Before flames, I did the following operation to a harpsichord that I made in 1972 on commission, and later bought back from the unhappy client. I used it for rental in NYC after moving here, and the sound improved a lot as it was played through the years.
It had an apparent BB-d3 compass, and was always tuned to GG/BB short octave. Barbara often tuned one Eb string to Eb and just used one jack or the other for that note.
Since our recent experience with the Viennese short octave adaptation on the boat virginal, she has been keeping that old hpschd tuned the same way, but without split keys to give F# and G#. The harpsichord is too narrow to add notes as I did with V2.0 of the spinet, and I had pretty much given up. . . until I remembered the single-string Eb trick.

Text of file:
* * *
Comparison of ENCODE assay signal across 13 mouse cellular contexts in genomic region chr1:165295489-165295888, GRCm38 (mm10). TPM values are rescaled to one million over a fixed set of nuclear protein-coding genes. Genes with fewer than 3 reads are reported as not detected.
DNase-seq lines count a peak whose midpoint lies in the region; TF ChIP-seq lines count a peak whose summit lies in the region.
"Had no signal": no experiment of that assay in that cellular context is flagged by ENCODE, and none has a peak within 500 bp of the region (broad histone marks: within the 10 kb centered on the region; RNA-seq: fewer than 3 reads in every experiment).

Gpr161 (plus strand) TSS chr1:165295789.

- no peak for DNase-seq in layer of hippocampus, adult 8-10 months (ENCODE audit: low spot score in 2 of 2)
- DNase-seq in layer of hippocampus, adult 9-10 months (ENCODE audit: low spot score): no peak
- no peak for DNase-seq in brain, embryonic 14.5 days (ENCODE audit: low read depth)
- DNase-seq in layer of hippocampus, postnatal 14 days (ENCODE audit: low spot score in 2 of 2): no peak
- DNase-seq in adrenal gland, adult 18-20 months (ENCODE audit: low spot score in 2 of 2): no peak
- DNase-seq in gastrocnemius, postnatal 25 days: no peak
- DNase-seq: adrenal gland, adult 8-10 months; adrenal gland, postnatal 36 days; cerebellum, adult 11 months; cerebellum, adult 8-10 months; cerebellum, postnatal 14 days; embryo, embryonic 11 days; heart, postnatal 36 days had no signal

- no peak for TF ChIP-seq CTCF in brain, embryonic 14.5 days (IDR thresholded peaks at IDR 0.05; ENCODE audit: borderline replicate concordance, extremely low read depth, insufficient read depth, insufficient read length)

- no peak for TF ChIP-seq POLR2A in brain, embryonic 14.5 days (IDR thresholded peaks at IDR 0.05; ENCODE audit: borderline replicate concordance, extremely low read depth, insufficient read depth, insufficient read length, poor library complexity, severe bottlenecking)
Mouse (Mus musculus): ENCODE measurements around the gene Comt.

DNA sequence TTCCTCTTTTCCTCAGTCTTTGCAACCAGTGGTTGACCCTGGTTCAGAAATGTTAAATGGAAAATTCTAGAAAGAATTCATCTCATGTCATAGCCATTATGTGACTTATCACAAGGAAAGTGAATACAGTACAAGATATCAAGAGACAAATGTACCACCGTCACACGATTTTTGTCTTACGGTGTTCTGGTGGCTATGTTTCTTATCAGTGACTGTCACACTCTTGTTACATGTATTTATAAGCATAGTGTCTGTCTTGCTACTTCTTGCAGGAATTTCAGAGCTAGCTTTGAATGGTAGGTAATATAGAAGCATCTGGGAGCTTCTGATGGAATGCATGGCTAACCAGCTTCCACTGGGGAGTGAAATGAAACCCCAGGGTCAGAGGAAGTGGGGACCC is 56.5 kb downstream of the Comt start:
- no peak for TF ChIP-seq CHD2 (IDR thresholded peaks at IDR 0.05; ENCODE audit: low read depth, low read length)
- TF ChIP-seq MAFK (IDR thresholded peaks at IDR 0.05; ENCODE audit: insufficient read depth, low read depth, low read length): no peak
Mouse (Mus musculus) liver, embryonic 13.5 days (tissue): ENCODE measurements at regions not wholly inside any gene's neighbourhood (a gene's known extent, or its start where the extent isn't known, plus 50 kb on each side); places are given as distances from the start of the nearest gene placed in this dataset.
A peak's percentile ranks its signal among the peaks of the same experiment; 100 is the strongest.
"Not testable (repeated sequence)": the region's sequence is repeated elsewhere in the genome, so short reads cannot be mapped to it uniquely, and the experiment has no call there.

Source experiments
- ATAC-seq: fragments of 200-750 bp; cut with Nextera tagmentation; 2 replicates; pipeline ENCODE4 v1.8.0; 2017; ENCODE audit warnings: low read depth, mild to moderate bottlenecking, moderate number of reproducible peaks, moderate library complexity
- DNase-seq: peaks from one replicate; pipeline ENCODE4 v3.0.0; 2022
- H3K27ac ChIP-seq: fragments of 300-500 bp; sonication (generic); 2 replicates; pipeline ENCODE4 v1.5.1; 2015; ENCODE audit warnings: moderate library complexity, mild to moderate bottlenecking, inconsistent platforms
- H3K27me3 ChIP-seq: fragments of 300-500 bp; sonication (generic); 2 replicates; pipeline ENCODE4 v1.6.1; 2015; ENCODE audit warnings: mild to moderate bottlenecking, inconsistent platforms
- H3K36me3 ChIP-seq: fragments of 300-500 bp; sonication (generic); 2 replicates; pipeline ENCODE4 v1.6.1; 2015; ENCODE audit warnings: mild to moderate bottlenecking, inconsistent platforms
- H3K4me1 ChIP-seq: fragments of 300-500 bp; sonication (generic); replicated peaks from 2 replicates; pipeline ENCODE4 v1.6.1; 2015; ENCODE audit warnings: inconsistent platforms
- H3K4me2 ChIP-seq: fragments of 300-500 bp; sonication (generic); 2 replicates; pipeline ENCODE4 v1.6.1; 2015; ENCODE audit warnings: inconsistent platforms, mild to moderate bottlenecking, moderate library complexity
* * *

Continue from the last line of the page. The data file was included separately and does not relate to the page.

I suggested splitting the F# and G# keys, leaving D and E in front, with one jack playing from each half of the split key, and gave her a couple of weeks to think about it. She agreed, and the deed is done.
The new keylevers going to the rear jacks for D and E are very narrow. I made them of white oak that I have had since the mid 70s, so they are strong and stable. A lot of whittling to eliminate interference while keeping as much wood as possible.
Now the larger harpsichord has the same notes as the boat virginal, and all the plucked instruments in the apartment and one of the clavichords, all have C/E with splits or without. The Obici is the only one without F# and G#.
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